Amaury Sports Organisation (ASO) announced Tuesday that their women's La Course by Le Tour de France would in fact not be a multi-day event in 2017. Instead, the event will remain a one-day race moved from the criterium-style race on the Champs-Elysees to a road race in the Alps.
"It was very exciting to see the changes to the race for 2017," said Cervelo Bigla climber Ashleigh Moolman-Pasio. "It's really great to see that the style of the race becoming more representative of the Tour de France by making it an uphill finish. It's opening the door to showcase the quality of the women's peloton and the climbers in particular."
Next year, in it's fourth edition and second year on the Women's WorldTour, La Course will cover the final 66km of the final mountain stage of the 2017 Tour de France, and finish on the Col d'Izoard, a 10km climb with a gradiant of nine per cent.
The men will race 129km from Briançon and race over the Col de Vars before the Col d'Izoard. The climb via the rocky Casse Déserte valley is 14.1km long at 7.3 per cent but the women will only race the first 10km up to the Casse Déserte.
"The distance unfortunately doesn't reflect the men's race as they're racing over long distances so that to me is a little disappointing," Moolman-Pasio said. "Fleche Wallonne is a great ASO event and takes place over a good distance with a tough finish but maybe the distance of La Course has to do with logistics as the last day of the Tour."
The last three editions of the race have been held in conjunction with the final stage of the Tour de France in Paris. It has also been a sprinter-friendly circuit with Marianne Vos, Anna van der Breggen and Chloe Hosking winning an edition each.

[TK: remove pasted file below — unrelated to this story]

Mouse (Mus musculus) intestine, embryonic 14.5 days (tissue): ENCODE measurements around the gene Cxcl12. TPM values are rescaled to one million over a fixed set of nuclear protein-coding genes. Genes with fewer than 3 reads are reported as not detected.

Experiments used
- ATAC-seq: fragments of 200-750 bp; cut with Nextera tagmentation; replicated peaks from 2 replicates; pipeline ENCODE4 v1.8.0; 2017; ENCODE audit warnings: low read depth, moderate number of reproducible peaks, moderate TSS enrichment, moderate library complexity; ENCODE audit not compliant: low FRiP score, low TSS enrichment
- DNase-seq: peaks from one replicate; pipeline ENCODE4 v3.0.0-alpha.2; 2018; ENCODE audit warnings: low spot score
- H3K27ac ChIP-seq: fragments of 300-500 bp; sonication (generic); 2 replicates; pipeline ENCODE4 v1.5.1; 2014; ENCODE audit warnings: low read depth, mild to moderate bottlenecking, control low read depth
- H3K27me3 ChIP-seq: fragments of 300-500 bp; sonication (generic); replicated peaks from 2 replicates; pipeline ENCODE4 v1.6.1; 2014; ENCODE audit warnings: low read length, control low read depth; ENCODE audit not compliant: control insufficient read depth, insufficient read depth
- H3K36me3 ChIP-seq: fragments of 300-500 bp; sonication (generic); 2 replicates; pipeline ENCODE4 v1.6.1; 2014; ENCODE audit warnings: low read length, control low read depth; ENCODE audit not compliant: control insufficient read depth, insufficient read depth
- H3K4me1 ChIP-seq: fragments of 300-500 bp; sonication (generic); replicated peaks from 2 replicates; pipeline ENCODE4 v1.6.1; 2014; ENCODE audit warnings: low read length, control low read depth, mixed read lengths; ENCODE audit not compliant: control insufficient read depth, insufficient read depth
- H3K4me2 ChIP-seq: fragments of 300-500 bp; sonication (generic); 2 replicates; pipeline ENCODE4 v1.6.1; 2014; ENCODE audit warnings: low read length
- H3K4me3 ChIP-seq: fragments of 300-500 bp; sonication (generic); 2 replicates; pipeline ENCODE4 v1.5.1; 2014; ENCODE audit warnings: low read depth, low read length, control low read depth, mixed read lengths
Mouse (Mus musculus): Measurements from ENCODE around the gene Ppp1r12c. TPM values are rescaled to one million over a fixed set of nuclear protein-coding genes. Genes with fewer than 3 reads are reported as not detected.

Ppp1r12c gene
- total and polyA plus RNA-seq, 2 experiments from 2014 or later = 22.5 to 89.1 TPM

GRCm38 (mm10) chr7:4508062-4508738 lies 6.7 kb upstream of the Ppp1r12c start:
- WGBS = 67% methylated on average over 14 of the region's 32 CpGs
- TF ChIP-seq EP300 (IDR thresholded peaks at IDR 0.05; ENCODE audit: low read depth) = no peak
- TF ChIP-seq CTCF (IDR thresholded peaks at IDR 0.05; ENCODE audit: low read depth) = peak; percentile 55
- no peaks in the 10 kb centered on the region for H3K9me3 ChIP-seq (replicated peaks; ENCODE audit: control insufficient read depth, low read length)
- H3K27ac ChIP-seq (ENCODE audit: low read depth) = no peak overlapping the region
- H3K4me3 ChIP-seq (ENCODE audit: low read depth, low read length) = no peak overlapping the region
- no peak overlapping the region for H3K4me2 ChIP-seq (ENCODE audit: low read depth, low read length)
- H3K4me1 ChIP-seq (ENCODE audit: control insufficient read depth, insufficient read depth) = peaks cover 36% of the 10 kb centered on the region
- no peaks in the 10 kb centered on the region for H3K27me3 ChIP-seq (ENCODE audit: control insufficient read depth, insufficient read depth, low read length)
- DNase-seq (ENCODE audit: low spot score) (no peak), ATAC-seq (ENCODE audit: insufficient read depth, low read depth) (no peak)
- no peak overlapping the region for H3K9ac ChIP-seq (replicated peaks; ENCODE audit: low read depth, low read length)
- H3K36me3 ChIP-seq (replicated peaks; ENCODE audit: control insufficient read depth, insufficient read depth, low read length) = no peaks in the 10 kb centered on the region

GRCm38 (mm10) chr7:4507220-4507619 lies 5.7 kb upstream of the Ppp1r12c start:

It was initially reported that La Course could expand from its original one-day event along the Champs-Elysees to a multi-day race next year. The move was thought to offset Thüringen Rundfahrt der Frauen, when the UCI asked organisers to change their dates from July 14-20 to July 12-18 to accommodate La Course's potential expansion.
Although the date changes were a hassle for organisers of Thuringen Rundfahrt, that are celebrating their 30th anniversary next year, the women's peloton would have welcomed a multi-day event held in conjunction with the Tour de France, and many question why an expansion hasn't happened yet.
"I think the women's peloton would still like to see a multistage race in the future,"Moolman-Pasio said. "I'm not saying I would like to see a three-week Tour for women but a women's Tour de France as a multi-day event would be great."
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Kirsten Frattini is an honours graduate of Kinesiology and Health Science from York University in Toronto, Canada. She has been involved in bike racing from the grassroots level to professional cycling's WorldTour. She has worked in both print and digital publishing, and started with Cyclingnews as a North American Correspondent in 2006. Moving into a Production Editor's role in 2014, she produces and publishes international race coverage for all cycling disciplines, edits news and writes features. Currently the Women's Editor at Cyclingnews, Kirsten coordinates global coverage of races, news, features and podcasts about women's professional cycling.
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